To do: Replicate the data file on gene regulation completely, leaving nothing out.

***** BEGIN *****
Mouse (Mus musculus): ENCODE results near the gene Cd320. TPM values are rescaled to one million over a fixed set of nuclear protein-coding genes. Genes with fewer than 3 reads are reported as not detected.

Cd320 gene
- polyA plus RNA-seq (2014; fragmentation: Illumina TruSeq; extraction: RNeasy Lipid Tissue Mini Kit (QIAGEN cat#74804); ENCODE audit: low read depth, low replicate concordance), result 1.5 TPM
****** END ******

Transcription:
Mouse (Mus musculus): ENCODE results near the gene Cd320. TPM values are rescaled to one million over a fixed set of nuclear protein-coding genes. Genes with fewer than 3 reads are reported as not detected.

Cd320 gene
- polyA plus RNA-seq (2014; fragmentation: Illumina TruSeq; extraction: RNeasy Lipid Tissue Mini Kit (QIAGEN cat#74804); ENCODE audit: low read depth, low replicate concordance), result 1.5 TPM